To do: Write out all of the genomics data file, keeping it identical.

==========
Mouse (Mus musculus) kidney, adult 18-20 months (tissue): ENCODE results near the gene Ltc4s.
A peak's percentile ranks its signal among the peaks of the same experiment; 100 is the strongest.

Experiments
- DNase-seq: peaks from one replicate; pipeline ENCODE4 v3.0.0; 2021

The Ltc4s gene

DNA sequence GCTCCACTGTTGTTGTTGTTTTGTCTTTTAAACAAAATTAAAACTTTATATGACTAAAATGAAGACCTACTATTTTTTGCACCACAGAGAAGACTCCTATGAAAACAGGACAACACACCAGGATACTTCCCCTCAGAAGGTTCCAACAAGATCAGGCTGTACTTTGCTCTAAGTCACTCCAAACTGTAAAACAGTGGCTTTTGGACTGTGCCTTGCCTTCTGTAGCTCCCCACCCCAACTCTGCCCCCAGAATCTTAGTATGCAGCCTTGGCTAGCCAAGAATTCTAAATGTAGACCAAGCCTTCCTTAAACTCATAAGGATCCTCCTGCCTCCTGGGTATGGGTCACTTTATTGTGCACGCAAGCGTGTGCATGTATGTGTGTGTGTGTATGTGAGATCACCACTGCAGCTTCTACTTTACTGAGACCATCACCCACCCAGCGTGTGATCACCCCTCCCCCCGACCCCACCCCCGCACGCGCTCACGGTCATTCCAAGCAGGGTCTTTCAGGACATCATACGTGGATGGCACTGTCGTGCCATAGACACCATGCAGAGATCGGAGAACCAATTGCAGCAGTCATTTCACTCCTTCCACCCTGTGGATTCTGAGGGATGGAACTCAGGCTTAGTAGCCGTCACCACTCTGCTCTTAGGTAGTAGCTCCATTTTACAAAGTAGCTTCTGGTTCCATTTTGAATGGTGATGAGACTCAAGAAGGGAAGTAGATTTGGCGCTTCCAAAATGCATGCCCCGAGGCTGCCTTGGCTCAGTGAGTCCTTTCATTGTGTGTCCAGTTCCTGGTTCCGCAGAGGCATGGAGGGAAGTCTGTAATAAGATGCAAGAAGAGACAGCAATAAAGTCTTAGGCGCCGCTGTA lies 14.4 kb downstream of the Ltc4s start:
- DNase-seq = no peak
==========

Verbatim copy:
Mouse (Mus musculus) kidney, adult 18-20 months (tissue): ENCODE results near the gene Ltc4s.
A peak's percentile ranks its signal among the peaks of the same experiment; 100 is the strongest.

Experiments
- DNase-seq: peaks from one replicate; pipeline ENCODE4 v3.0.0; 2021

The Ltc4s gene

DNA sequence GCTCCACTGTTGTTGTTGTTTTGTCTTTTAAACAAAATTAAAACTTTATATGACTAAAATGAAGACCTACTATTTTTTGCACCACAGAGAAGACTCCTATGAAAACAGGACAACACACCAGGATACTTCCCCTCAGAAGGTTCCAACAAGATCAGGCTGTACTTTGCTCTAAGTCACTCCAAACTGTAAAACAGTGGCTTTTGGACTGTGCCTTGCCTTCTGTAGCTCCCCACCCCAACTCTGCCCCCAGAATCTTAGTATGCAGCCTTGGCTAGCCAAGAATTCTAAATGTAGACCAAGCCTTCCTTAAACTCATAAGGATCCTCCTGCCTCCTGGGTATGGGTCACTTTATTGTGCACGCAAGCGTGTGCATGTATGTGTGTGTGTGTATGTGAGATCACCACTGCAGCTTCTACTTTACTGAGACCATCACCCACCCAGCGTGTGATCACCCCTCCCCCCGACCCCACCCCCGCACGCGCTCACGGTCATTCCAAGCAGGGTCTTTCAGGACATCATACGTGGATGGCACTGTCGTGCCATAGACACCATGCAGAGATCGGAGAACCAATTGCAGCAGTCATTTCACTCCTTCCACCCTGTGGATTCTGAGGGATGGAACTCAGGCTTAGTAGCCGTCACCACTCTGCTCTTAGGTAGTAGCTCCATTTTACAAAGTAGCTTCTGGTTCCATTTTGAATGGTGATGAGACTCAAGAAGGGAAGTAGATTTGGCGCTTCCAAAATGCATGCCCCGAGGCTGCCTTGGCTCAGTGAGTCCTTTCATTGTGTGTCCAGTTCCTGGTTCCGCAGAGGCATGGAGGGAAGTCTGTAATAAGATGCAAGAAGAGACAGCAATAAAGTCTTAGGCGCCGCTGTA lies 14.4 kb downstream of the Ltc4s start:
- DNase-seq = no peak